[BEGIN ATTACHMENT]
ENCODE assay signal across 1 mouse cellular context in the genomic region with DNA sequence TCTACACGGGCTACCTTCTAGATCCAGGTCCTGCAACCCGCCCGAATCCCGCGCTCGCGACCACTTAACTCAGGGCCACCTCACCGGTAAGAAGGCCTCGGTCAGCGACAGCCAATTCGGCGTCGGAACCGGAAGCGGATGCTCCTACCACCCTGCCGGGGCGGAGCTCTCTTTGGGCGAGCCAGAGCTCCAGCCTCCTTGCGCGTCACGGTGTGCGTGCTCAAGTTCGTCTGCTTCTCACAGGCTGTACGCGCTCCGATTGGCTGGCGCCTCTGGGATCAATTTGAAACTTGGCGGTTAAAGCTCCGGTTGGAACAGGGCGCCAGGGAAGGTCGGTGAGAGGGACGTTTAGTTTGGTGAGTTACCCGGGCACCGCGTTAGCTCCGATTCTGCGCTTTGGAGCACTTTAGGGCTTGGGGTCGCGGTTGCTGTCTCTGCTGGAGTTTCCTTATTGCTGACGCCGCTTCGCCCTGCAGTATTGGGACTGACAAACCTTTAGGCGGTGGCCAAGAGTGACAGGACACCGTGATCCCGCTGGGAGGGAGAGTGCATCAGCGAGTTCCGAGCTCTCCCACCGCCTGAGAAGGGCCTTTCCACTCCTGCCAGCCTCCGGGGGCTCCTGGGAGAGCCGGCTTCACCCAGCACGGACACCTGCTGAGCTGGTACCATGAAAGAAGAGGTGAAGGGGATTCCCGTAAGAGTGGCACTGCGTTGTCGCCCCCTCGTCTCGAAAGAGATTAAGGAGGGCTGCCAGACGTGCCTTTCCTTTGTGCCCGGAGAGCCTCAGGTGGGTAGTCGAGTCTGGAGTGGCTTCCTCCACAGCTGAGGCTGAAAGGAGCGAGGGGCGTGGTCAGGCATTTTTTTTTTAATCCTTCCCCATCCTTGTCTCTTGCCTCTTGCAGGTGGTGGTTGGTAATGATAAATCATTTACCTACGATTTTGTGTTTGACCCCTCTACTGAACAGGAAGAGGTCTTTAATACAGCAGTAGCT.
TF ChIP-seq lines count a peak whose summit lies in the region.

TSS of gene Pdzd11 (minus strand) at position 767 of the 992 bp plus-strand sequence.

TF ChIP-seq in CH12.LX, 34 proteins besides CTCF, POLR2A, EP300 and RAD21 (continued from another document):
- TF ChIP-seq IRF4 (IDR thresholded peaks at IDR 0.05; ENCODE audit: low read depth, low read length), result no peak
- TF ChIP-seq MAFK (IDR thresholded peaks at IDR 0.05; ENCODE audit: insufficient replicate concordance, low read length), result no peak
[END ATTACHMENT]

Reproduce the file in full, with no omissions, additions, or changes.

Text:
ENCODE assay signal across 1 mouse cellular context in the genomic region with DNA sequence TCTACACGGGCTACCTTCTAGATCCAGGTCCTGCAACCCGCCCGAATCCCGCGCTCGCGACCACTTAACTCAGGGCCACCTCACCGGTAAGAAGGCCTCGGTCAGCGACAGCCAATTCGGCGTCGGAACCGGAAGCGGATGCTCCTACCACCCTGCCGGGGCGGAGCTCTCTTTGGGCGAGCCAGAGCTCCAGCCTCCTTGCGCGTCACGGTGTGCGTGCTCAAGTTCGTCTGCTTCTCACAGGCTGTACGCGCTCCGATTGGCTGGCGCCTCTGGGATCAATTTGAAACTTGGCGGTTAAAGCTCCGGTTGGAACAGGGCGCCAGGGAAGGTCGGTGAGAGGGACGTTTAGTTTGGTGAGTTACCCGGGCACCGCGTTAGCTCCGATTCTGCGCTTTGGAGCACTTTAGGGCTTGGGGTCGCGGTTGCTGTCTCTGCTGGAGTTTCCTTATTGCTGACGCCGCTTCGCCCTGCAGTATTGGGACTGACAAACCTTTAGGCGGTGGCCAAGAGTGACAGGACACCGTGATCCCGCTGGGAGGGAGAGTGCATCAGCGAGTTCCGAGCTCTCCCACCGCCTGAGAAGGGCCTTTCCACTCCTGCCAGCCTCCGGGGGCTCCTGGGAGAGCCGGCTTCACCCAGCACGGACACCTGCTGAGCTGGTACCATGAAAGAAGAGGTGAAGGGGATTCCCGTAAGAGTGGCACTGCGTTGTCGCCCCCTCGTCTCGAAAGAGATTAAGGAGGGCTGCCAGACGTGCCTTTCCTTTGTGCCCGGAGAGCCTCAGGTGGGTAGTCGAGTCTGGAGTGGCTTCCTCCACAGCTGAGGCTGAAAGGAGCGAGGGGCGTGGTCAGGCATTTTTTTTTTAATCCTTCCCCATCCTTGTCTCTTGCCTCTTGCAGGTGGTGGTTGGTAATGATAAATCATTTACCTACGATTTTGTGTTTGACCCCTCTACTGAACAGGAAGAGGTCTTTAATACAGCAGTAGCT.
TF ChIP-seq lines count a peak whose summit lies in the region.

TSS of gene Pdzd11 (minus strand) at position 767 of the 992 bp plus-strand sequence.

TF ChIP-seq in CH12.LX, 34 proteins besides CTCF, POLR2A, EP300 and RAD21 (continued from another document):
- TF ChIP-seq IRF4 (IDR thresholded peaks at IDR 0.05; ENCODE audit: low read depth, low read length), result no peak
- TF ChIP-seq MAFK (IDR thresholded peaks at IDR 0.05; ENCODE audit: insufficient replicate concordance, low read length), result no peak